Comments on: Art, history, colonialism, and violence: my weekend in the O.C. http://www.historiann.com/2009/05/26/art-history-colonialism-and-violence-my-weekend-in-the-oc/ History and sexual politics, 1492 to the present Tue, 23 Sep 2014 05:33:21 +0000 hourly 1 http://wordpress.org/?v=3.9.2 By: Ignatz http://www.historiann.com/2009/05/26/art-history-colonialism-and-violence-my-weekend-in-the-oc/comment-page-1/#comment-322717 Thu, 28 May 2009 01:36:01 +0000 http://www.historiann.com/?p=5447#comment-322717 My subfield of English, rhetorical history, seems to overlap into other languages all the time. First, of course, every culture and country has its rhetorics. And in the course of my own research about an erudite US rhetorician, I’ve found Italian newsletters my research subject wrote, letters to and from her in French…a little Portugese maybe. I didn’t anticipate running into Italian and French documents, but I sure find it interesting.
My grad school’s wimpy foreign language policy (which was “you spoke a lot of Spanish in your former jobs, you’re off the hook as far as we’re concerned”) hasn’t helped me a bit with this mishmash, of course.
Nor did official policy force my grad school’s medievalists through 17th century scholars to learn Latin–but the faculty did ensure that serious students grasped Latin before they got their diss done. (Tom, can you imagine Mary Blockley letting a student escape alive without decent Latin skills?)
However, I’m counting on the scholarly community to help me out. I know the foreign language departments at the research universities instate have grad students or faculty who will translate documents. So although our own translation abilities may not be good enough, I’m assuming we can do what needs to be done to produce good scholarship. And in this crazy intellectual double boiler in which we live in–pace Paul McCartney–that’s what matters, nyet?

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By: Ronald Takaki Dies « Like a Whisper http://www.historiann.com/2009/05/26/art-history-colonialism-and-violence-my-weekend-in-the-oc/comment-page-1/#comment-322606 Wed, 27 May 2009 23:35:57 +0000 http://www.historiann.com/?p=5447#comment-322606 [...] to the Supreme Court and the discussion about language requirements going on on many campuses and historiann’s blog right now. The sign of exceptional scholarship to me is always the ability to inspire, to change [...]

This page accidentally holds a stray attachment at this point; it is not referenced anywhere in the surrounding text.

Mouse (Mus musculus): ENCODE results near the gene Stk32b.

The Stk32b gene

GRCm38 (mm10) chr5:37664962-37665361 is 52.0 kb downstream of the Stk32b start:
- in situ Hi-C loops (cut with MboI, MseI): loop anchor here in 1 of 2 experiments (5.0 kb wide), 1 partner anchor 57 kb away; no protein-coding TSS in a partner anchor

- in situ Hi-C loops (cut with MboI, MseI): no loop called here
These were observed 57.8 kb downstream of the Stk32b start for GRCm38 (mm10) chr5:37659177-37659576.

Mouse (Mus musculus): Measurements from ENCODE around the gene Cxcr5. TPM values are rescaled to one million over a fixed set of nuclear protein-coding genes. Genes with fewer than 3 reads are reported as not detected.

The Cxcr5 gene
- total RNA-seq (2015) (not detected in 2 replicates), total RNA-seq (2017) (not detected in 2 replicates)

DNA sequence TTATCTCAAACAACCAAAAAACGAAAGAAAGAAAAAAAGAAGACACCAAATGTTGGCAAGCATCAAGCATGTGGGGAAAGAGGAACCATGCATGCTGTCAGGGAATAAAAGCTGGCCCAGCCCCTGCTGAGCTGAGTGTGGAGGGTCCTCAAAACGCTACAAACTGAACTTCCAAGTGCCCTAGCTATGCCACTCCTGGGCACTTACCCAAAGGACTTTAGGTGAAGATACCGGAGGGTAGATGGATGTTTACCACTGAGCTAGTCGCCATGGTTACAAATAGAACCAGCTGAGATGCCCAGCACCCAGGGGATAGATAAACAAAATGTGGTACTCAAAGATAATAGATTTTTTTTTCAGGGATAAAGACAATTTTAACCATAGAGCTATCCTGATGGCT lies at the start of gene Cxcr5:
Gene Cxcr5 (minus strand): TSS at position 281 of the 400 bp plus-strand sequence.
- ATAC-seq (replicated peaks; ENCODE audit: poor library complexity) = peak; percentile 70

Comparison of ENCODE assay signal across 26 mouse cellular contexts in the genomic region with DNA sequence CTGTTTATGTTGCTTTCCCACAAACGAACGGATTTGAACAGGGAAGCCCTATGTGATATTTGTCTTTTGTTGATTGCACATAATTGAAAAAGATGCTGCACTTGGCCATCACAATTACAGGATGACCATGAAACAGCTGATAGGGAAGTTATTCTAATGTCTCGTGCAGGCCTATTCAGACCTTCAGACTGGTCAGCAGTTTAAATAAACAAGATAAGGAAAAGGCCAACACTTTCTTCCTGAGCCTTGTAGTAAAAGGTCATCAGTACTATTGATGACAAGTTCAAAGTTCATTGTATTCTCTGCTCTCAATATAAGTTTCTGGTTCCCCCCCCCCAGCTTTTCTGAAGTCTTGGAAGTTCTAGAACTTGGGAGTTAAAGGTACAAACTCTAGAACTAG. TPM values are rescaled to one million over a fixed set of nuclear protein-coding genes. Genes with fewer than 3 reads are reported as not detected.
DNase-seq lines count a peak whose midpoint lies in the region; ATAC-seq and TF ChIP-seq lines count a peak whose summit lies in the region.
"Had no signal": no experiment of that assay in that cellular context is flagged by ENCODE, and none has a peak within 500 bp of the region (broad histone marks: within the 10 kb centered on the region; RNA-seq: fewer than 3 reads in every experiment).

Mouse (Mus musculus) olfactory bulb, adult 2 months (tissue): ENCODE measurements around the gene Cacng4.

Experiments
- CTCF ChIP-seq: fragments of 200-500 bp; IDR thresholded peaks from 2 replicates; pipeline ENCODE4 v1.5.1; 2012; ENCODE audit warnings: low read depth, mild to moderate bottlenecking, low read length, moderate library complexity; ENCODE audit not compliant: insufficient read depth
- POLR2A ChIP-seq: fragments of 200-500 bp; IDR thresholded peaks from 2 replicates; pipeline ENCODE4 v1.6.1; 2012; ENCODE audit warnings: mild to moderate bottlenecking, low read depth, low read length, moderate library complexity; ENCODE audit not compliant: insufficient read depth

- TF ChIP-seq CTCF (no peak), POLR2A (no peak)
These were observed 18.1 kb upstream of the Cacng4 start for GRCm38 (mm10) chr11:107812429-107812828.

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By: Historiann http://www.historiann.com/2009/05/26/art-history-colonialism-and-violence-my-weekend-in-the-oc/comment-page-1/#comment-322483 Wed, 27 May 2009 17:15:47 +0000 http://www.historiann.com/?p=5447#comment-322483 Dr. Crazy–I agree with you that not everyone has the same advantages in coming to graduate school. But–in History, most Ph.D. programs require a basic competency in two languages besides English. It’s neither easier nor harder for grad students to learn new languages than it was 20 or 30 years ago, but there seems to be more resistance to it among our students. I think grad programs should hold the line on languages, *especially* when they’re encouraging students to read more broadly and to do comparative or transnational histories. Perhaps universities should think about covering summer language courses for their grad students, if so many are coming to grad school unprepared to meet the language requirements.

People who think they may want to pursue a graduate degree would do well to familiarize themselves with the requirements of the programs they’re interested in. If they’re still in college, they may be able to start on another language. (Even if they’re not, they can take some language courses at a CC to get a jump start before starting a grad program.)

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By: thefrogprincess http://www.historiann.com/2009/05/26/art-history-colonialism-and-violence-my-weekend-in-the-oc/comment-page-1/#comment-322481 Wed, 27 May 2009 17:09:03 +0000 http://www.historiann.com/?p=5447#comment-322481 Absolutely, Dr. Crazy, I certainly did not mean to use the word “willing” in a derogatory sense but more in the sense of “not willing to put up with”, if that makes sense. All the points you raise are valid and I should make clear that I am one of those students dealing with scanty familial material resources as well as emotional ones. (And also came to the humanities late after going to college to be a doctor.)

Let me see if I can make my point more clear: I’ve noticed a certain romanticization of being a “poor graduate student” among many of my colleagues, almost none of whom grew up poor/working class/nonwhite. They often seem to be more blasé about being in graduate school with little or no funding or about not having medical insurance or about adjuncting, whereas these are key issues for myself and my colleagues who have no safety net from our poor, working class, minority families, not to mention those people whose families are in different non-Western countries. It’s this latter group that seems much more concerned about time-to-completion and questions about when the money’s going to run dry. These isn’t intellectual laziness, just the reality of living without a certain kind of safety net.

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By: Dr. Crazy http://www.historiann.com/2009/05/26/art-history-colonialism-and-violence-my-weekend-in-the-oc/comment-page-1/#comment-322476 Wed, 27 May 2009 16:52:23 +0000 http://www.historiann.com/?p=5447#comment-322476 but rather is about lack of resources – sorry about that sentence making absolutely no sense :)